And I might have written at the top of the page while taking notes, “These lyrics are really something”—a thought that crossed my mind after a number of listens through, but the truth is, during the very first listen of Blue Cabinet, I hadn’t even gotten to the end of “New Job” yet, and I had already arrived at the conclusion that Bats, and this album, were both things to truly behold.
There is no time wasted on “New Job”—opening with a small moment of electrical buzzing coming from Awh’s guitar amp, she begins strumming, pensively exhaling before the song’s thoughtful lyrics begin to spill out—effortlessly crafting an evocative portrait within the song’s first few seconds.
“We need to take it back in time,” she commands, albeit gently. “I cannot be the voice you hear when you’re not listening.” And there is a lot, there, in that opening line—about taking it back in time. So much of Blue Cabinet exists in the present but is a product of, or a reflection of the past. It isn’t nostalgic—not really, but rather a terribly bittersweet melancholy and longing. And somehow Awh is able to put that feeling into literally every song on the record, in one way or another, so even when the album is at its most whimsical, or playful, or folksy, or “indie,” there are still very real, very visceral emotions underneath.
And that visceral, emotional feeling explodes in the song’s chorus—it is among the most honest, and saddest, moments on the record. “You’ve got a new job and it’s important. You’ve got responsibilities that you can’t ignore. You’ve got the world coming down on your shoulders—you’ve got a new job.” The song’s second verse is equally, if not more honest and sad—with Awh reaching the core of the bittersweet melancholy and longing for what once was. “Why can’t we just go back to the mall and get our old jobs back, and work across the hall from each other again?,” she asks. “Get off at six o’clock, jump into your car, and drive ‘till Old Hickory Boulevard ends.”
That longing just hangs, unresolved, and I was going to say her question of why can’t she and this unnamed friend get their old jobs back goes unanswered, but that isn’t true. The chorus, and the very notion of a new job—a different one, that shifts the dynamic, and relationship slightly, is the answer, regardless of if that is the answer you want to hear or not.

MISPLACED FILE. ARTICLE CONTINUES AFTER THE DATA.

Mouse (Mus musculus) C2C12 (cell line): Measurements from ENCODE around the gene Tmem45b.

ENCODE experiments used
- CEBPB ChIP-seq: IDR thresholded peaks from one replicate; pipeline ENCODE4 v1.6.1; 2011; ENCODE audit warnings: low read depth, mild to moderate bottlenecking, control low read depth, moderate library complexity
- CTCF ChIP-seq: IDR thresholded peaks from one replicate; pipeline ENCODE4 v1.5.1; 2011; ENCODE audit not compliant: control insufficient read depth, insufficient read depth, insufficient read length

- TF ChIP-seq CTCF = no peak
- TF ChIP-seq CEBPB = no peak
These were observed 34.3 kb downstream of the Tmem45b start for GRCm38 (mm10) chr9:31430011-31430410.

And that shift in dynamic, or change in the relationship, can be difficult to face or try to graciously accept. The first place we may think to retreat to is a rumination on the past—the “once was,” because being open to the “what might” is, at first, a place of discomfort.
There is enough of a give and take throughout Blue Cabinet that “New Job” isn’t a thesis statement for, or completely indicative of what will come as the rest of the record unfolds, but it does provide an extremely accurate depiction of Bats, both in Awh’s songwriting, and the way the song itself is arranged and produced. The attention to detail in the way the drums are engineered throughout is meticulous in just how crunchy, crisp, and thick they sound—and on “New Job,” especially, Awh finds that line between whimsy, playful, and pensive with the inclusion of what sounds like toy piano, plunking the notes out one at a time, underscored by a lower in tone, wonky synthesizer sound mirroring each key hit.
And the way Awh layers her vocals, hitting slightly different ranges, but in all of them singing the titular phrase to the song with such a tangible pleading in her voice only adds to the impact this song has, as well as the album as a whole.
Blue Cabinet doesn’t “thrive” in that place of discomfort when the dynamics in a relationship begin to shift towards something unknown, but that is where the album operates, and that is where Awh, as a lyricist, often writes from. And for as beautifully as Bats, as a project, finds itself in the space where idiosyncratic, dense “indie rock” and something much more whispered and folky intersect, the human condition, how we interact with it, and how we interact with each other, is not as easy of an intersection to navigate. Blue Cabinets is a reminder of that—at times a musically fun album that casts a long, fascinating shadow in its poignant, personal lyrics.
1- Many years ago, an ambient/experimental album by Federico Durand was apparently too weird, or was for some reason, extremely upsetting to our companion rabbit Annabell, so for a number of years, I tried to keep the “weird stuff” to my headphones only. We have lived with our dog since September, and I don’t think he gets too concerned about what kind of music is playing in the house, but I am still a little hesitant to introduce anything out of the ordinary over the stereo.
2- Shortly after the new year, in an effort to discover some jazz albums/artists that were new to me, and because I was, as I usually am, feeling extremely bleak, I searched “sad jazz” online and found a somewhat helpful thread from Reddit that pointed me in the direction of a number of things that are great but also are, in fact, extremely sad.
3- I am uncertain if it has found its way into anything that I have written since November, and if you’ve read this far, to the third footnote, there is a chance you know me personally so this is probably not “new news” but I left my job shortly before Thanksgiving and since the beginning of the new year have been trying to figure out what to do next.
4- The album in question here is Fishing in A Small Boat by Swim Camp, which was released in October, but because of “peak vinyl,” among other things, the physical release of the album has been delayed until possibly April. I had wanted to write about the album around the time it came out, but last year, I was still in the mindset of “needing” a physical copy of the record in order to accurately write about it—so my intent was to cover it in January, when the LP was, originally, slated to be ready. I would like to still write about it once I have it in my hands, I guess, even though there is a part of me that wonders about writing about something six months after it was originally released.